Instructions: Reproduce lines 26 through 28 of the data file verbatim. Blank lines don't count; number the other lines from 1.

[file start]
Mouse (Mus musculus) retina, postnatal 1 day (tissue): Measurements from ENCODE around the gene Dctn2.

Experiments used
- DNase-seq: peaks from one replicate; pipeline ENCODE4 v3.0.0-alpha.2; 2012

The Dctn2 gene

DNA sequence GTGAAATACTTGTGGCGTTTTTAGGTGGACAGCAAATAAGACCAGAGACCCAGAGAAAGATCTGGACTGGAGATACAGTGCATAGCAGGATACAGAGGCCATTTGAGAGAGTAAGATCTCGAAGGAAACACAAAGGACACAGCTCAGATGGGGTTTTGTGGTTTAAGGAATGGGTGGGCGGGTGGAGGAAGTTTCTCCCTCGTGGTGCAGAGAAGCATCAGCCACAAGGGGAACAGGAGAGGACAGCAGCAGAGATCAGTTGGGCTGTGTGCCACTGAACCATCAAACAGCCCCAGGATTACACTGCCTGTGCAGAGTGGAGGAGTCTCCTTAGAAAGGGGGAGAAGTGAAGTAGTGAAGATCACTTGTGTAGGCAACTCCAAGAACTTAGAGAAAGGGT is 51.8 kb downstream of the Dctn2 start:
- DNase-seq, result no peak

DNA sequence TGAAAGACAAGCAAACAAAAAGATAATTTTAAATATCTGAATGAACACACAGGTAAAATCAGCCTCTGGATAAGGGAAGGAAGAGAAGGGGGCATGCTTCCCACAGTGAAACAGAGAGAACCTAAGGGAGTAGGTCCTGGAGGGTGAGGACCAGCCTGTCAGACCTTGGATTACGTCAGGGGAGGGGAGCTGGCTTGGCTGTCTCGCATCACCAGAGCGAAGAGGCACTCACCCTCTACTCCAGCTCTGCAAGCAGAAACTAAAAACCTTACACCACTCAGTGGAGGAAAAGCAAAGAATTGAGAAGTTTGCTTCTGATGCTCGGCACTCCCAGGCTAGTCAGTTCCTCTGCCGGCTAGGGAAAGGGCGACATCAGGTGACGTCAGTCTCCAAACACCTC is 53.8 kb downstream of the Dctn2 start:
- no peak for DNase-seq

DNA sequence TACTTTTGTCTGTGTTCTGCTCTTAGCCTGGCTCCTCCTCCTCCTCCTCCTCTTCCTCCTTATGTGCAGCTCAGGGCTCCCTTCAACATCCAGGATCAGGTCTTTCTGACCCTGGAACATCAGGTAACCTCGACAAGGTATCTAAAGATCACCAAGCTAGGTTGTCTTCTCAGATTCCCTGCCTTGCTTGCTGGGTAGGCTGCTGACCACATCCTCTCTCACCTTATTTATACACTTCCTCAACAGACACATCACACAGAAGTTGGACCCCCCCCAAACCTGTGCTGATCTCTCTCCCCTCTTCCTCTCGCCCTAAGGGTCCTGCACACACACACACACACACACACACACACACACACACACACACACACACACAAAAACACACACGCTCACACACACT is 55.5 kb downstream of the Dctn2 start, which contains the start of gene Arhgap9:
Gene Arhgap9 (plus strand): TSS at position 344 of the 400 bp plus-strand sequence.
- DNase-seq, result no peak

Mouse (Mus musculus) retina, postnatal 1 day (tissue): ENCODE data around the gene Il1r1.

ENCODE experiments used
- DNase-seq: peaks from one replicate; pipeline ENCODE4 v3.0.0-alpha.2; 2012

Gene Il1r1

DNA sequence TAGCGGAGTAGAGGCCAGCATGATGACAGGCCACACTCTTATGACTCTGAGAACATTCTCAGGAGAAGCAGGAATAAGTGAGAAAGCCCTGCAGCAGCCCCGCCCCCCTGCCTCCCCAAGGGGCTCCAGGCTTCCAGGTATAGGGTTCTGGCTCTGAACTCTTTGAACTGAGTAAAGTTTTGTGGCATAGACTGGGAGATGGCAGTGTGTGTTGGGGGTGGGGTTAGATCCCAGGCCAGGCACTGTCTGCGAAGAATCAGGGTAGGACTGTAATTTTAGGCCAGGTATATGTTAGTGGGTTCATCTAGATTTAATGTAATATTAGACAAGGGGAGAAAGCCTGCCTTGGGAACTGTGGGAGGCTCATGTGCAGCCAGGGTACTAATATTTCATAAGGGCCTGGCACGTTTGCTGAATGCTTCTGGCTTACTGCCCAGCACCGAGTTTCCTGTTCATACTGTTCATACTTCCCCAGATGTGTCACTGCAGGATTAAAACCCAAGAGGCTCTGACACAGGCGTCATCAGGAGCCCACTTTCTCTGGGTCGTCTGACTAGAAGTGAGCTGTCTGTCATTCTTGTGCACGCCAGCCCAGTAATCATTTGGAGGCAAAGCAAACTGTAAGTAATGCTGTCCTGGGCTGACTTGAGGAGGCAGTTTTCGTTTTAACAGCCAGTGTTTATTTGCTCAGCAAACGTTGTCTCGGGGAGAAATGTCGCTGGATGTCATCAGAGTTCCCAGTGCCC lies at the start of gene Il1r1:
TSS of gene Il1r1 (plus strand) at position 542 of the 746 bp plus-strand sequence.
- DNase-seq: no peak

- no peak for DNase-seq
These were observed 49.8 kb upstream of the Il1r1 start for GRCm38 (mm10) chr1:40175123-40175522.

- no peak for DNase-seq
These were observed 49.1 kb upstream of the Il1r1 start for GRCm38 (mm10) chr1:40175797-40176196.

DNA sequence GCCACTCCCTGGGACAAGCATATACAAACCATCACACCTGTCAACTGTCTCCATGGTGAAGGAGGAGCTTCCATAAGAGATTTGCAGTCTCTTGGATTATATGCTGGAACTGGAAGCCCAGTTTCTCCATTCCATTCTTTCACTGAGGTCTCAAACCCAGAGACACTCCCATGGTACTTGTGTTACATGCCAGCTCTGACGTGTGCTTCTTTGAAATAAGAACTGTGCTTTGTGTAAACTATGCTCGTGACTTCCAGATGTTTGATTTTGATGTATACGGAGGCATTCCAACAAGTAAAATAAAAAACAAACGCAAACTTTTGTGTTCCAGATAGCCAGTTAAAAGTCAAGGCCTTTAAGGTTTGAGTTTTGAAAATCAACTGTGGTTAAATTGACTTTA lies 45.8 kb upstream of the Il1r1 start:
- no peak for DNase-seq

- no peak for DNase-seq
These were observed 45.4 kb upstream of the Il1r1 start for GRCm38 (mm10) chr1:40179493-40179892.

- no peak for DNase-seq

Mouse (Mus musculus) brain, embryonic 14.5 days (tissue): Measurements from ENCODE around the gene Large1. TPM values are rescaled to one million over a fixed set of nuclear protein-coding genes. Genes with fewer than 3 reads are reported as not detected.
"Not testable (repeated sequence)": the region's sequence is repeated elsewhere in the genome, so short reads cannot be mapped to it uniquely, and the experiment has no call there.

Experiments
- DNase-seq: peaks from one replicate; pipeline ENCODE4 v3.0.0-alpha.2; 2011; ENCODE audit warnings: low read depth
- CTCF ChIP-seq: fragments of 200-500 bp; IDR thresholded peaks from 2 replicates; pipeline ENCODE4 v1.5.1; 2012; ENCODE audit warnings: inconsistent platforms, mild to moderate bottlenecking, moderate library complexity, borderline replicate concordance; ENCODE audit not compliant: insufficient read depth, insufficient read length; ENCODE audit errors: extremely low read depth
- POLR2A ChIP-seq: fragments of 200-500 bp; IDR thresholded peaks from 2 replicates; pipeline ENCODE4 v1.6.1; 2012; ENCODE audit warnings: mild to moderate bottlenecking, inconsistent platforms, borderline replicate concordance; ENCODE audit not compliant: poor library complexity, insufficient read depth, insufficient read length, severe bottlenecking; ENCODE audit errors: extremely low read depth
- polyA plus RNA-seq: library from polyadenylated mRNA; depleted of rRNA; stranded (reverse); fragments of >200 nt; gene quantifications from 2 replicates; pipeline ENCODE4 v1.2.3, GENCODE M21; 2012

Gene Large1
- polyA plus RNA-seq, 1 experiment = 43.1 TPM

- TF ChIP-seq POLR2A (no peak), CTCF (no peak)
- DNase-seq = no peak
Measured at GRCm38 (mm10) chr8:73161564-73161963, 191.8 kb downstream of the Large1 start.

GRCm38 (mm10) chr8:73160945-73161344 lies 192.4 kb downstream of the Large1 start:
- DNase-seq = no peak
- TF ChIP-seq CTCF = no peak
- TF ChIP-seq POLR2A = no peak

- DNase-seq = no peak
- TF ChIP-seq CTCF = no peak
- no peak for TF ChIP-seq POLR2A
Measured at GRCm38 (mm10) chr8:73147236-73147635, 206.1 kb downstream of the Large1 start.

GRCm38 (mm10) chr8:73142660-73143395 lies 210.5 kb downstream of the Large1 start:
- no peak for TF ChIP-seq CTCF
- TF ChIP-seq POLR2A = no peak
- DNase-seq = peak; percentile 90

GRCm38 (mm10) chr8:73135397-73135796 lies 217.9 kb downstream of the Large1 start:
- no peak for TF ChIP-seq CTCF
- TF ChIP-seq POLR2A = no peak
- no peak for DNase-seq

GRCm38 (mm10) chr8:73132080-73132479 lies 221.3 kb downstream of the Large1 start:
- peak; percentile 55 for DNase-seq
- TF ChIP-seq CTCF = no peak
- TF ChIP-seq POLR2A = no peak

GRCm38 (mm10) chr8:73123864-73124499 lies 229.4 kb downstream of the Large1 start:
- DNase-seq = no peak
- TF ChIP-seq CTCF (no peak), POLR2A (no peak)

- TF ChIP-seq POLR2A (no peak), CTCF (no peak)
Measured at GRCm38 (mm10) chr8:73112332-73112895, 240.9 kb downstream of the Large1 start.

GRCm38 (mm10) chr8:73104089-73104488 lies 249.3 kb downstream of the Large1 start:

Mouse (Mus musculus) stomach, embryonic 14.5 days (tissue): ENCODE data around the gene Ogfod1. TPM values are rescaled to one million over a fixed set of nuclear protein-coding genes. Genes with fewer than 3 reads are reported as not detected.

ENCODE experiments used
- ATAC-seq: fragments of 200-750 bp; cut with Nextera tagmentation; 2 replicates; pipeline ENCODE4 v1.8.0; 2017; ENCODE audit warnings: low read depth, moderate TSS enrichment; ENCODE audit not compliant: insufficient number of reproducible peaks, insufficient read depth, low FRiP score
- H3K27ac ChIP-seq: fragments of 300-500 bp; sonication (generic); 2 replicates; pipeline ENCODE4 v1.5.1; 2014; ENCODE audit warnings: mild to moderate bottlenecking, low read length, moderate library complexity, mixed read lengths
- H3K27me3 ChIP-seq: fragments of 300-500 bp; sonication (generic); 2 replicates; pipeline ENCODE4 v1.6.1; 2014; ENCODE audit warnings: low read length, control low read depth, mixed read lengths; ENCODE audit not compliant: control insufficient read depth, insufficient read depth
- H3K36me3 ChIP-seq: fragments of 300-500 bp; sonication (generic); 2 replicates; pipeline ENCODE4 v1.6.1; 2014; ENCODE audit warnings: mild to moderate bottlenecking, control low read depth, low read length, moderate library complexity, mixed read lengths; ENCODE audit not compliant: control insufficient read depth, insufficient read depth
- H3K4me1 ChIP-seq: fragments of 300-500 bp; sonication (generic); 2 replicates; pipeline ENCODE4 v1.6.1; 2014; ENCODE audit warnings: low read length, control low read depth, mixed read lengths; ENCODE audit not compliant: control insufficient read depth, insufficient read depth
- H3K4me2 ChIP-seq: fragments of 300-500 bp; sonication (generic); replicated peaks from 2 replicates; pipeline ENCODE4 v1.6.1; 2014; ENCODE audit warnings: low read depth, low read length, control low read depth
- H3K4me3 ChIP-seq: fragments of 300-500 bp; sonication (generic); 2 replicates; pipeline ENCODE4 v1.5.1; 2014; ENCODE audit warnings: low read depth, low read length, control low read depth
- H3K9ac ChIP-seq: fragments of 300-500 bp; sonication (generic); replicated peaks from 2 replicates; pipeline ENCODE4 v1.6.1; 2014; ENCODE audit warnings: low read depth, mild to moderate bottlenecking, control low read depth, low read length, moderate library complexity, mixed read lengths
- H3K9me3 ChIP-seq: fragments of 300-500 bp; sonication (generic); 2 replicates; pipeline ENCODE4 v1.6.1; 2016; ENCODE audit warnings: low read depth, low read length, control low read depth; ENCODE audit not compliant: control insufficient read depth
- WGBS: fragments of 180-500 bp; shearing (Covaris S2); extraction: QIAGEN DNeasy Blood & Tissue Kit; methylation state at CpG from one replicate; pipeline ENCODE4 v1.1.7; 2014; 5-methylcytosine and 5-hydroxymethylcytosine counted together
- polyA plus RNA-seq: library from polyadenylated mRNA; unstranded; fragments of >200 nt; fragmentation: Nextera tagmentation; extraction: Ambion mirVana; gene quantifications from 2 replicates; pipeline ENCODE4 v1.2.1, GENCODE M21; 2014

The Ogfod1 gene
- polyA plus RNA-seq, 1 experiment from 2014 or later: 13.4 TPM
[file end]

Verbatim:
These were observed 45.4 kb upstream of the Il1r1 start for GRCm38 (mm10) chr1:40179493-40179892.

- no peak for DNase-seq

Mouse (Mus musculus) brain, embryonic 14.5 days (tissue): Measurements from ENCODE around the gene Large1. TPM values are rescaled to one million over a fixed set of nuclear protein-coding genes. Genes with fewer than 3 reads are reported as not detected.